Table B.1.

Log of the X-ray observations of the sources from the WISSH and C17 samples.

The reduction of the XMM-Newton data (both pn and MOS cameras7) was performed with SAS v16.0.0. All of the observations were performed in full-window mode with the thin filter applied. The light curves for pn and MOS exposures were screened at energies > 10 keV (10 − 12 keV for the pn) for high background flaring periods. We adopted a count-rate threshold filtering criterion with typical values of 0.3–0.5 and 0.1–0.2 counts s−1 for pn and MOS, respectively. The resulting net-exposure times are reported in Table B.1. We selected X-ray events corresponding to patterns 0–4 and 0–12 for pn and MOS, respectively. The source extraction was performed using the same circular apertures for both pn and MOS detectors. In order to include all of the source counts and simultaneously minimise the background contribution for each source, we adopted different apertures ranging from 12 to 30 arcsec. The background spectrum was extracted in the chip including the source from circular (1–2 arcmin radius) and annular (inner and outer radii up to 0.7 and 4 arcmin) source-free regions for pn and MOS, respectively. The same data reduction steps were followed in case of the sources belonging to the C17 sample (see Table B.1 for details on their X-ray observations).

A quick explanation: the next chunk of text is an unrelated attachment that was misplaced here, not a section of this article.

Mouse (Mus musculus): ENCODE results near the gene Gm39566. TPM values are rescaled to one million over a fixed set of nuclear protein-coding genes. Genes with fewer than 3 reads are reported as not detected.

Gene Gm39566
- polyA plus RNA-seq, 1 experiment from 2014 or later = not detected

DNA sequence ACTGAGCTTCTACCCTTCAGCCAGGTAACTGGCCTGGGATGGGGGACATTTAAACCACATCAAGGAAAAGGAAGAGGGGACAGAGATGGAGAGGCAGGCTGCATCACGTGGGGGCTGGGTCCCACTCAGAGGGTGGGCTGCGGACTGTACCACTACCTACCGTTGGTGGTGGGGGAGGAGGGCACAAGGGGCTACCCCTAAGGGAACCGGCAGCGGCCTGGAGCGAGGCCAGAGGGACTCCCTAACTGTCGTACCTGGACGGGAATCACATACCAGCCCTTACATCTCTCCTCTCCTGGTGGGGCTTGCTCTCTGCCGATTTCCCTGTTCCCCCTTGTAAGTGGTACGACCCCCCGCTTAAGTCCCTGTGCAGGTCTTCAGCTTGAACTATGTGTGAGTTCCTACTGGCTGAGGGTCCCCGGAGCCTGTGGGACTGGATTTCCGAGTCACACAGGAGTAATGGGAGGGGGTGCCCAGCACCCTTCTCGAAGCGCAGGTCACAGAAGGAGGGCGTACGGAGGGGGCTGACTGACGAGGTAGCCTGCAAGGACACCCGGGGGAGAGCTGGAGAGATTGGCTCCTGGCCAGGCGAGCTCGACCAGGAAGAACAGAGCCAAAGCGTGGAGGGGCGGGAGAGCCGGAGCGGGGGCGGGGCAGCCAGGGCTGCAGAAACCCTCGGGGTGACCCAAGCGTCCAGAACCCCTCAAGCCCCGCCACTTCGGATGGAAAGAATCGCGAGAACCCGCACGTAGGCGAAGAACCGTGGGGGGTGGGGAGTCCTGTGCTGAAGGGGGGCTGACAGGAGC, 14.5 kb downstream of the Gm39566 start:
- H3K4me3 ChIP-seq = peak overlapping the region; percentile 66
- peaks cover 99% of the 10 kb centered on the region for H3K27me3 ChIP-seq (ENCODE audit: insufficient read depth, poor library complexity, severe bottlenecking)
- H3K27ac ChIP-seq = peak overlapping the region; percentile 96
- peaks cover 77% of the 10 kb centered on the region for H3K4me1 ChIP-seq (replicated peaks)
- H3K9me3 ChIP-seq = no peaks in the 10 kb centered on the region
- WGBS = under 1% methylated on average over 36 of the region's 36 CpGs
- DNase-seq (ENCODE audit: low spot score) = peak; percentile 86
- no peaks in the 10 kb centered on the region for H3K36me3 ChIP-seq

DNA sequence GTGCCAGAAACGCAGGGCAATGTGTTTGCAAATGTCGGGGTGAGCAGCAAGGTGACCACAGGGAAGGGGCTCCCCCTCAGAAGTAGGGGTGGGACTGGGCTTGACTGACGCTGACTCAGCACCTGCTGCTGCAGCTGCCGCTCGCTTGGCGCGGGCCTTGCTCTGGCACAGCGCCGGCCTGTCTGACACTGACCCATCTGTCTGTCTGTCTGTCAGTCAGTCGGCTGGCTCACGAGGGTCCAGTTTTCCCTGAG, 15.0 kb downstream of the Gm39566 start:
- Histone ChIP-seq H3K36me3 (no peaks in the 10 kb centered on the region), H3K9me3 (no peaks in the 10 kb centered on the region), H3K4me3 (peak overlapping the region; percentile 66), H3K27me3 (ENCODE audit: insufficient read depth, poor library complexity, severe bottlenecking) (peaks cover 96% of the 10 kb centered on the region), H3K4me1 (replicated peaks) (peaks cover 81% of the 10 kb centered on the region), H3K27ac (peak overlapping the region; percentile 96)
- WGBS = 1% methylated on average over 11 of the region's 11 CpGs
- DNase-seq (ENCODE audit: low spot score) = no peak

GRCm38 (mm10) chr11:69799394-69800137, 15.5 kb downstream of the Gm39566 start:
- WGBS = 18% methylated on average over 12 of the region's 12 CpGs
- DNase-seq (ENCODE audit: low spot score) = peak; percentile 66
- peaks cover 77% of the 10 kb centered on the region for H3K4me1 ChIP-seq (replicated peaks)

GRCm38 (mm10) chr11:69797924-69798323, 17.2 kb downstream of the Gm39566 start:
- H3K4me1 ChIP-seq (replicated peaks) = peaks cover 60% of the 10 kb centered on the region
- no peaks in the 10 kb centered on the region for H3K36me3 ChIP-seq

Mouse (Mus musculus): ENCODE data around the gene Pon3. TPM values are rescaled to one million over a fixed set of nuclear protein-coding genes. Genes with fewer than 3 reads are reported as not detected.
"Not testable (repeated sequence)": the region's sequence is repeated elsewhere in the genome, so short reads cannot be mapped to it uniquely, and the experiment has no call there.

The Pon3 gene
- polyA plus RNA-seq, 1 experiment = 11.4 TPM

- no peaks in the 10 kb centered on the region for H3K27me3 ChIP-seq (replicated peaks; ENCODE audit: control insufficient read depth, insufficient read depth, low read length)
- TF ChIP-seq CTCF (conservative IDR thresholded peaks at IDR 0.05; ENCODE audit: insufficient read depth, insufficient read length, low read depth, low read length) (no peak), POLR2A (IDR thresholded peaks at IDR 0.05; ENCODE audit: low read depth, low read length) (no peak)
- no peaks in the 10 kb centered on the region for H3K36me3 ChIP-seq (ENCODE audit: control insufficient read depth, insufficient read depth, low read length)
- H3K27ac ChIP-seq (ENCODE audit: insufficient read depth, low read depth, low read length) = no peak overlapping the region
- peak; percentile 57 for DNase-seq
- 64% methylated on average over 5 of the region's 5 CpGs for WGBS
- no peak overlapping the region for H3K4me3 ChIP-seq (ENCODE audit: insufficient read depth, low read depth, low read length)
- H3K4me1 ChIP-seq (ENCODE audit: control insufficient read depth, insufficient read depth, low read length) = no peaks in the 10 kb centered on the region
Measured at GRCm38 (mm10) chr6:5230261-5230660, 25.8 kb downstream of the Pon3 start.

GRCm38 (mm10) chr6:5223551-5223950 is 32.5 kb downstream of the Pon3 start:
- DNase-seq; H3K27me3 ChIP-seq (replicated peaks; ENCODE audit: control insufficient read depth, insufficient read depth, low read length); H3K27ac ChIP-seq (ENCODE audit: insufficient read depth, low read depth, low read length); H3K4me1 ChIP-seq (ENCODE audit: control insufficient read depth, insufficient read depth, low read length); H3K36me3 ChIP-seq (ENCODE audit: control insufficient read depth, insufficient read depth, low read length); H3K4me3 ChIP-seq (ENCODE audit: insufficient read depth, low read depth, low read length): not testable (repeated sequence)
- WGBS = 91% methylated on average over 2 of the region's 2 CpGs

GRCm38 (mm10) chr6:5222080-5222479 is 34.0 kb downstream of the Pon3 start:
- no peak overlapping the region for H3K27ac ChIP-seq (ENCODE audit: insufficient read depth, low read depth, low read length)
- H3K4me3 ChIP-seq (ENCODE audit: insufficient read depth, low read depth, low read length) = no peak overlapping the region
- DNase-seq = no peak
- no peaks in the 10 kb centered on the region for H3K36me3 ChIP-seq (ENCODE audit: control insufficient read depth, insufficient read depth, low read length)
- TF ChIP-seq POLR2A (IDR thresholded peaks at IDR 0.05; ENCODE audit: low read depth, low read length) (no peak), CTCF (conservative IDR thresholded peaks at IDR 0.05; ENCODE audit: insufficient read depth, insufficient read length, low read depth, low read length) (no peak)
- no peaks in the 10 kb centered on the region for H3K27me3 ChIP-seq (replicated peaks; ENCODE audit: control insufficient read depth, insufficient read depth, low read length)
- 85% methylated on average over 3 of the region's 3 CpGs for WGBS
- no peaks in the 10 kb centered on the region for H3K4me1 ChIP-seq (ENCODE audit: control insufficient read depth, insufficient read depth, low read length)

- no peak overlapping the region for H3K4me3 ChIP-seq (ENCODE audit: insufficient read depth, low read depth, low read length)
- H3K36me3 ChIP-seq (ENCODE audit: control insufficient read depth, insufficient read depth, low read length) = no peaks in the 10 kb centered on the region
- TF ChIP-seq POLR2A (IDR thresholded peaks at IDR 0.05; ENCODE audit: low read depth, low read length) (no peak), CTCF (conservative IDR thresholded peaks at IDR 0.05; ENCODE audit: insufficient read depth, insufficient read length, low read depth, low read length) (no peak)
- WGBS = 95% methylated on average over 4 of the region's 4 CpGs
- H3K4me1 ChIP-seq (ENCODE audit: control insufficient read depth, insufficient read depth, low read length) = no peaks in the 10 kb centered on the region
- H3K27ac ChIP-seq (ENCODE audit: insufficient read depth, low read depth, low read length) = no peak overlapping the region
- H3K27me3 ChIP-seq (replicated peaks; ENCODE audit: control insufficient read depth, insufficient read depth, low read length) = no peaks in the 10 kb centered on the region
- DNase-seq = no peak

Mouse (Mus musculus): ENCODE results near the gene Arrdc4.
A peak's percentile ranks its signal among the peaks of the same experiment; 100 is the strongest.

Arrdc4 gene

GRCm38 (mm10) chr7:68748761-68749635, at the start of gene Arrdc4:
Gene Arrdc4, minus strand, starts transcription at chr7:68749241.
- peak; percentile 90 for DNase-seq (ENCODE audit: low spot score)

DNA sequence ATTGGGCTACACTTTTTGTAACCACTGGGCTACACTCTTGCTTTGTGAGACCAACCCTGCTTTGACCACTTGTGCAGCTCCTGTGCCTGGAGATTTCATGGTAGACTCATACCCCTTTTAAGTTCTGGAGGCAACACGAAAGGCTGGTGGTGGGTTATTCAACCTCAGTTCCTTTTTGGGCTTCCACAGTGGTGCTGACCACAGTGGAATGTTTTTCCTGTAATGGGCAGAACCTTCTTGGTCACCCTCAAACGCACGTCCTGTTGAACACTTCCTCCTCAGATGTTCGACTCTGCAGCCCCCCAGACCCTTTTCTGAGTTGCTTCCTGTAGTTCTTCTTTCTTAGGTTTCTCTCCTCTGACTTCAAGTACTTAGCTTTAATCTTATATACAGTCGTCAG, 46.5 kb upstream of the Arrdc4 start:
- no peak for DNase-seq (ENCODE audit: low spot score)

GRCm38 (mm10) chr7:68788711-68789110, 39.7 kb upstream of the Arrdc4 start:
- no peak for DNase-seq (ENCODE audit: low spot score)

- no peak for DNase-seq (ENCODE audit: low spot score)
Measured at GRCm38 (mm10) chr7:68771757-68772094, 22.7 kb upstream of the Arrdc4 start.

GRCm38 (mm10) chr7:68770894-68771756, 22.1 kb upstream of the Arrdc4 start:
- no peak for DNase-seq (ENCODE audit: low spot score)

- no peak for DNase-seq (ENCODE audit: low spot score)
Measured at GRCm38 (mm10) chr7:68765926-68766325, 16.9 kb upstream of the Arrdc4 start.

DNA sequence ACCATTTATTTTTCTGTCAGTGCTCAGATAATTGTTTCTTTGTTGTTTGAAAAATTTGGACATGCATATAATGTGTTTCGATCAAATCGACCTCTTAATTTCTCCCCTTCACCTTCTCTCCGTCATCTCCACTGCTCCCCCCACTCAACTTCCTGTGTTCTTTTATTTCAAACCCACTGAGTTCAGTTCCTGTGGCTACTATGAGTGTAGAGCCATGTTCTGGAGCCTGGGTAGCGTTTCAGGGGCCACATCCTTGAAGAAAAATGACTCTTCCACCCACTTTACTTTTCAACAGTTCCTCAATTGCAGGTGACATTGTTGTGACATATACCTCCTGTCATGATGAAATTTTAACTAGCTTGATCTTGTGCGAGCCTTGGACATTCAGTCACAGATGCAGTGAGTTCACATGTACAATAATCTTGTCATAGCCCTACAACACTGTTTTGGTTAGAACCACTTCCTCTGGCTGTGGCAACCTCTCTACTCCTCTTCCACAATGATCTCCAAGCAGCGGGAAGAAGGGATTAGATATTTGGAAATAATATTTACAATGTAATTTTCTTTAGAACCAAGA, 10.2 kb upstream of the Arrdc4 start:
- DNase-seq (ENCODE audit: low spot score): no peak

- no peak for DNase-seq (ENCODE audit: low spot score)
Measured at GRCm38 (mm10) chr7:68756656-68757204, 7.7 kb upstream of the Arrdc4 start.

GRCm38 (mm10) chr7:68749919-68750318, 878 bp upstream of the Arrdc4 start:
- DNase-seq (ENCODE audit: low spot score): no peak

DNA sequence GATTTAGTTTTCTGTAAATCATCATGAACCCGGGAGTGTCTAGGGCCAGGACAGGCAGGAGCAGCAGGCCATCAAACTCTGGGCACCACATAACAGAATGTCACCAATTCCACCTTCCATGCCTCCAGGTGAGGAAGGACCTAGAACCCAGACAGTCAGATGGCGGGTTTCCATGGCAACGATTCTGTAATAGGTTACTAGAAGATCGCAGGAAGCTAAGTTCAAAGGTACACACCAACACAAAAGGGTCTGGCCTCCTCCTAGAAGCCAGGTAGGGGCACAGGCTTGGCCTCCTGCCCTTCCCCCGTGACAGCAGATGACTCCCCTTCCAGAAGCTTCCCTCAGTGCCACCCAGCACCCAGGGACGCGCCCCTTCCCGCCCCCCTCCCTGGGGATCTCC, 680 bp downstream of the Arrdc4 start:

For Chandra spectra, we obtained background-subtracted counts ranging from 24 to ∼200 in the 0.3–8 keV band, reaching ∼800 counts in one case (J2123−0050). As for XMM-Newton, we obtained spectra with background-subtracted counts ranging from 70 (126) to 1700 (1600) for pn (MOS1+MOS2) detectors. We consistently grouped all Chandra and XMM-Newton spectra at a minimum of one background-subtracted count per bin. The X-ray modelling was performed with XSPEC v.12.9.0i by adopting the Cash statistic (C-stat) with the implemented direct background subtraction (Cash 1979; Wachter et al. 1979).

Appendix C: X-ray spectral analysis